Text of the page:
Various environmental groups called on recently-proclaimed Philippine President Benigno Simeon “Noynoy” Aquino III to implement fundamental reforms to protect the environment.
Greenpeace challenged president-elect Noynoy Aquino to be the “greenest” Philippine head of state.
“Noynoy’s term comes at the most crucial years when the world we live in must be secured for succeeding generations: this is the time when all countries must work together to reduce greenhouse gas emissions to avert the worst impacts of climate change, preserve the world’s last remaining forests, secure the world’s food supply, and avert global water scarcity predicted by experts to arrive in the coming decade,” said Beau Baconguis, Greenpeace Southeast Asia campaigner..
Greenpeace called on Aquino to live up to his promise made on Earth Day last April, to strictly enforce environmental laws, and to prioritize policies that will ensure clean energy, clean water, and safe food for the country.
The group applauded Aquino’s campaign promise to bring about “a government that will encourage sustainable use of resources to benefit the present and future generations.”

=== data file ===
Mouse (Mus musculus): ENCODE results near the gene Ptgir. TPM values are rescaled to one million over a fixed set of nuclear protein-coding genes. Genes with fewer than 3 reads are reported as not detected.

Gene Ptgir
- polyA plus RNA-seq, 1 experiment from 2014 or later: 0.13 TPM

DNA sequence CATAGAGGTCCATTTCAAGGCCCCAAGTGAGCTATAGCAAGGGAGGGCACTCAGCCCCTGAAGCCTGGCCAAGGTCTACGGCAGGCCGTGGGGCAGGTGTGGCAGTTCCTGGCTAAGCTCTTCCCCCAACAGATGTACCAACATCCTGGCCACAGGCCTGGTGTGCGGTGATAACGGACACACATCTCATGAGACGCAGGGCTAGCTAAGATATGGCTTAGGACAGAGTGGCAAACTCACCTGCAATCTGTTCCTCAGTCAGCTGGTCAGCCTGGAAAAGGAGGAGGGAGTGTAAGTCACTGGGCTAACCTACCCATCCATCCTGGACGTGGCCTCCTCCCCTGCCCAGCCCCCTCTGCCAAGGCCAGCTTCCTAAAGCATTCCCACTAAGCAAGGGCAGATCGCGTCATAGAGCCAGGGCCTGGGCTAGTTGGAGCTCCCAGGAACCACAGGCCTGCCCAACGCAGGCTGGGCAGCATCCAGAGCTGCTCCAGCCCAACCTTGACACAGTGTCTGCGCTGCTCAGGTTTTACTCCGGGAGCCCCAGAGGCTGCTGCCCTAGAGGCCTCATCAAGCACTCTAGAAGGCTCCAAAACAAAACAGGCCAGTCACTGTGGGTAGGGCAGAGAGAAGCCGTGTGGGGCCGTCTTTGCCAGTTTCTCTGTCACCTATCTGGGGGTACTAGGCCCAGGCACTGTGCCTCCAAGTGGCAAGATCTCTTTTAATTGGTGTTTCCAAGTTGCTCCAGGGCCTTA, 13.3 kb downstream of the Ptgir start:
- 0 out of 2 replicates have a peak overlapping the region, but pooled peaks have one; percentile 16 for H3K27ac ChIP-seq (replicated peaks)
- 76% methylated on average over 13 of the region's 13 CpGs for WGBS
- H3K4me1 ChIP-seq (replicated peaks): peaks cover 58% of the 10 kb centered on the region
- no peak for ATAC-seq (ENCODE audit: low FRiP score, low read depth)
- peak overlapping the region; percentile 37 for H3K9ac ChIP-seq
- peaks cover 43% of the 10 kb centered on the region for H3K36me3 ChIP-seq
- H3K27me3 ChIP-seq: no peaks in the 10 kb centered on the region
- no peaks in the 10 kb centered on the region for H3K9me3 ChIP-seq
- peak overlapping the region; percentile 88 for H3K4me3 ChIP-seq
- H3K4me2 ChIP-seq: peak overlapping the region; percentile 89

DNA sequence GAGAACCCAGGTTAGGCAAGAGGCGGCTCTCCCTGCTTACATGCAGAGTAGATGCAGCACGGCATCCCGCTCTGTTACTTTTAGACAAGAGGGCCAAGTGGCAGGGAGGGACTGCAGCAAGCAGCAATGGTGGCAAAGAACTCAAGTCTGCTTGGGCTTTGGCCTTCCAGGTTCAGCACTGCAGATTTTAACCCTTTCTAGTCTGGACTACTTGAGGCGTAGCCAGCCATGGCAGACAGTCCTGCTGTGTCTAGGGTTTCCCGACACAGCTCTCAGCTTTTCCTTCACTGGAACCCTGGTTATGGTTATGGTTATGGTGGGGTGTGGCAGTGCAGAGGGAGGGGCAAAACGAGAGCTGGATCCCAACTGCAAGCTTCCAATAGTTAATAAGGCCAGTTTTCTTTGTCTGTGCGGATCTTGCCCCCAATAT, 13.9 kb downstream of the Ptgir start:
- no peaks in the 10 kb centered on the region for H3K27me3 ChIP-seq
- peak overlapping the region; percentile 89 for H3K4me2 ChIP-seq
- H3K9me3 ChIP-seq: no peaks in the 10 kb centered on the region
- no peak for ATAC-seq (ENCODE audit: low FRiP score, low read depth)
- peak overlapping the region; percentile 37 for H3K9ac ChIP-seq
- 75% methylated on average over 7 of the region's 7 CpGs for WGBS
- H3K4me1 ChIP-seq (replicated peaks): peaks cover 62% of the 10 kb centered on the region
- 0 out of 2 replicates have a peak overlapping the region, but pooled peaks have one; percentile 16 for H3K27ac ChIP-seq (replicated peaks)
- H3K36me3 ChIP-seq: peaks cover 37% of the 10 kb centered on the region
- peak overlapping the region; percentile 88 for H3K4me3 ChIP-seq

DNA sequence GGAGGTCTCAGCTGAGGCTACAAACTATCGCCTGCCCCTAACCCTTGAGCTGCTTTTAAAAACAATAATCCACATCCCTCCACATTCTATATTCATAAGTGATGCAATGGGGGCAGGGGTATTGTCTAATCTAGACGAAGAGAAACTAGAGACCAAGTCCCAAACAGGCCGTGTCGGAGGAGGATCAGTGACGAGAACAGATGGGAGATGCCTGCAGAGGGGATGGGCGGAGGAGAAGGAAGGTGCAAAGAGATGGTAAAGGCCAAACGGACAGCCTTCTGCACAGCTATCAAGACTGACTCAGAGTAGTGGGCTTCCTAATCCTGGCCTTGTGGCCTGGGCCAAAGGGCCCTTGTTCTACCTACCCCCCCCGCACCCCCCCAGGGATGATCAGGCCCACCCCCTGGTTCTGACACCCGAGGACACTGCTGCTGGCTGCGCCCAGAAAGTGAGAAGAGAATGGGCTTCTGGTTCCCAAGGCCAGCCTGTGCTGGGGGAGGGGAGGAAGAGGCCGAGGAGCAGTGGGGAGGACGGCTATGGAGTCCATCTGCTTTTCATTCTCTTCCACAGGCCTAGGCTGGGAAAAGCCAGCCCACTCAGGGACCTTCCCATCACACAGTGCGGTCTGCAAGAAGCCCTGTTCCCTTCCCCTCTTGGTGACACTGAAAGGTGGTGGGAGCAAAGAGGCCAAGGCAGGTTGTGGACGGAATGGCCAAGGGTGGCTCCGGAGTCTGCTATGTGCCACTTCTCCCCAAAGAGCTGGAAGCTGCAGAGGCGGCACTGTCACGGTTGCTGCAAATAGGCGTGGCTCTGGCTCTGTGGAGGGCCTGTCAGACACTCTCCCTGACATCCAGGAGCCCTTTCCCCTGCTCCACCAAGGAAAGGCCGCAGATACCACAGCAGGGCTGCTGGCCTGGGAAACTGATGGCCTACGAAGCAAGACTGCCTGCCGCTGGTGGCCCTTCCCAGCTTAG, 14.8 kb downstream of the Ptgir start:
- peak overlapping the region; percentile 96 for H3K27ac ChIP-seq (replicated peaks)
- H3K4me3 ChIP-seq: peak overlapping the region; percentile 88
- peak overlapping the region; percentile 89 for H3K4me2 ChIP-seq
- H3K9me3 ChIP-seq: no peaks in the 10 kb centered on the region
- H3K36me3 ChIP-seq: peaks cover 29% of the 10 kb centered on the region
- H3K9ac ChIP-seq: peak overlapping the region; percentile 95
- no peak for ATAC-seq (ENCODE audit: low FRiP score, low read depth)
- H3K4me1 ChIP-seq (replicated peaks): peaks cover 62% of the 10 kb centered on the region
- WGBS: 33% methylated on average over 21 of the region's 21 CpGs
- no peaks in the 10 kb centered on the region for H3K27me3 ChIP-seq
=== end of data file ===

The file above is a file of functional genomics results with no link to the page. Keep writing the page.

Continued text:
Last March, Greenpeace and EcoWaste Coalition conducted the Green Electoral Initiative (GEI) survey among the presidential candidates to determine where each of them stood on environment issues that affect the everyday lives of Filipinos.
In the survey, Aquino indicated that he supports a shift to clean energy and technologies.
The group said that that this should translate to putting a halt to investments in fossil fuels, particularly coal, one of the biggest drivers of climate change.
They also said that while Aquino has declared that he is against the revival of the Bataan Nuclear Power Plant (BNPP), he wavers on the issue of nuclear energy in general. “He must realize that nuclear energy is not considered ‘clean energy’ and should not be part of the energy mix in the Philippines because it takes away money that should be invested into safe renewables,” Baconguis said.
In the survey, Aquino indicated that he supports organic agriculture and other environment-friendly food production technologies.
“In the case of safe food for Filipinos, we sincerely hope that genetically-engineered rice or GMO (genetically-modified) rice will not be approved under Noynoy’s term as this will reverse any advances in sustainable agriculture that we are sure he would want to support,” Baconguis asserted.